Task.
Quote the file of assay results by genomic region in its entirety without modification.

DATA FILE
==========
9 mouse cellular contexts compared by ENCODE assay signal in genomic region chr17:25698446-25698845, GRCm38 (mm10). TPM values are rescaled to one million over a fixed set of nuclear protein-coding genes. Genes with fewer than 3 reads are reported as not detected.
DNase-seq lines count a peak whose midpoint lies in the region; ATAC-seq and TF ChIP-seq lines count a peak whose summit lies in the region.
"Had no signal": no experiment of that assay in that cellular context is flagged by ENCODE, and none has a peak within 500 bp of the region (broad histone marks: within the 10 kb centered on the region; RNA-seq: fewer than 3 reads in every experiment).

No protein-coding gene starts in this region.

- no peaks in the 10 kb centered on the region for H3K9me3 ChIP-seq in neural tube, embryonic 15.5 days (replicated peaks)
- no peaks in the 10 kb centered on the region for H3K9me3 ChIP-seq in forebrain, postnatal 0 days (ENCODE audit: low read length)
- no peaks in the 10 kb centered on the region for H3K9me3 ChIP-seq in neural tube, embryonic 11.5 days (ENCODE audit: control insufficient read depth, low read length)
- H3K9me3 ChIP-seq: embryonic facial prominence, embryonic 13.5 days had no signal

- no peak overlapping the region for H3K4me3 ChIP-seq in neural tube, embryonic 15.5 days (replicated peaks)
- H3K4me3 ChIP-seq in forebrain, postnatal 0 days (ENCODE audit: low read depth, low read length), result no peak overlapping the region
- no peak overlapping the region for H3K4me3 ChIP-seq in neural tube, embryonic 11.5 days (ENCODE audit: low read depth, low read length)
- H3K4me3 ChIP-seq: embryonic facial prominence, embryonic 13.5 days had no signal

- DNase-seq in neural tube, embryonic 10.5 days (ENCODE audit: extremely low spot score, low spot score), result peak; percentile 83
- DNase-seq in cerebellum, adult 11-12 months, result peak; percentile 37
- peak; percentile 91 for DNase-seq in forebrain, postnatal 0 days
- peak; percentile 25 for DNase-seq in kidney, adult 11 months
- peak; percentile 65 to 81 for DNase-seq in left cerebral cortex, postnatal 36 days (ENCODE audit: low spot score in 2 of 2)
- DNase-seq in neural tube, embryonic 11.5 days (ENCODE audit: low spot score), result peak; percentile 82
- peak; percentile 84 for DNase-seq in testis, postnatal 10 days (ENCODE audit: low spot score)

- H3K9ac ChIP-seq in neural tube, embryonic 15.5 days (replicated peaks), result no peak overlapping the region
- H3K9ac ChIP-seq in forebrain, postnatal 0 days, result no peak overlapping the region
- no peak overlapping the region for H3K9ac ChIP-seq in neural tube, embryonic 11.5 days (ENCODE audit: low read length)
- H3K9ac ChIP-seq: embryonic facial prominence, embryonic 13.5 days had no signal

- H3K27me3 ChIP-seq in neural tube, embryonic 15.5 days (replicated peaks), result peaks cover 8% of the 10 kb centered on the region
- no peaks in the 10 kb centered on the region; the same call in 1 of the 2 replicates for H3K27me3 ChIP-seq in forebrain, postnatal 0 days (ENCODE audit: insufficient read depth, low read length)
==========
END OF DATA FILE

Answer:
9 mouse cellular contexts compared by ENCODE assay signal in genomic region chr17:25698446-25698845, GRCm38 (mm10). TPM values are rescaled to one million over a fixed set of nuclear protein-coding genes. Genes with fewer than 3 reads are reported as not detected.
DNase-seq lines count a peak whose midpoint lies in the region; ATAC-seq and TF ChIP-seq lines count a peak whose summit lies in the region.
"Had no signal": no experiment of that assay in that cellular context is flagged by ENCODE, and none has a peak within 500 bp of the region (broad histone marks: within the 10 kb centered on the region; RNA-seq: fewer than 3 reads in every experiment).

No protein-coding gene starts in this region.

- no peaks in the 10 kb centered on the region for H3K9me3 ChIP-seq in neural tube, embryonic 15.5 days (replicated peaks)
- no peaks in the 10 kb centered on the region for H3K9me3 ChIP-seq in forebrain, postnatal 0 days (ENCODE audit: low read length)
- no peaks in the 10 kb centered on the region for H3K9me3 ChIP-seq in neural tube, embryonic 11.5 days (ENCODE audit: control insufficient read depth, low read length)
- H3K9me3 ChIP-seq: embryonic facial prominence, embryonic 13.5 days had no signal

- no peak overlapping the region for H3K4me3 ChIP-seq in neural tube, embryonic 15.5 days (replicated peaks)
- H3K4me3 ChIP-seq in forebrain, postnatal 0 days (ENCODE audit: low read depth, low read length), result no peak overlapping the region
- no peak overlapping the region for H3K4me3 ChIP-seq in neural tube, embryonic 11.5 days (ENCODE audit: low read depth, low read length)
- H3K4me3 ChIP-seq: embryonic facial prominence, embryonic 13.5 days had no signal

- DNase-seq in neural tube, embryonic 10.5 days (ENCODE audit: extremely low spot score, low spot score), result peak; percentile 83
- DNase-seq in cerebellum, adult 11-12 months, result peak; percentile 37
- peak; percentile 91 for DNase-seq in forebrain, postnatal 0 days
- peak; percentile 25 for DNase-seq in kidney, adult 11 months
- peak; percentile 65 to 81 for DNase-seq in left cerebral cortex, postnatal 36 days (ENCODE audit: low spot score in 2 of 2)
- DNase-seq in neural tube, embryonic 11.5 days (ENCODE audit: low spot score), result peak; percentile 82
- peak; percentile 84 for DNase-seq in testis, postnatal 10 days (ENCODE audit: low spot score)

- H3K9ac ChIP-seq in neural tube, embryonic 15.5 days (replicated peaks), result no peak overlapping the region
- H3K9ac ChIP-seq in forebrain, postnatal 0 days, result no peak overlapping the region
- no peak overlapping the region for H3K9ac ChIP-seq in neural tube, embryonic 11.5 days (ENCODE audit: low read length)
- H3K9ac ChIP-seq: embryonic facial prominence, embryonic 13.5 days had no signal

- H3K27me3 ChIP-seq in neural tube, embryonic 15.5 days (replicated peaks), result peaks cover 8% of the 10 kb centered on the region
- no peaks in the 10 kb centered on the region; the same call in 1 of the 2 replicates for H3K27me3 ChIP-seq in forebrain, postnatal 0 days (ENCODE audit: insufficient read depth, low read length)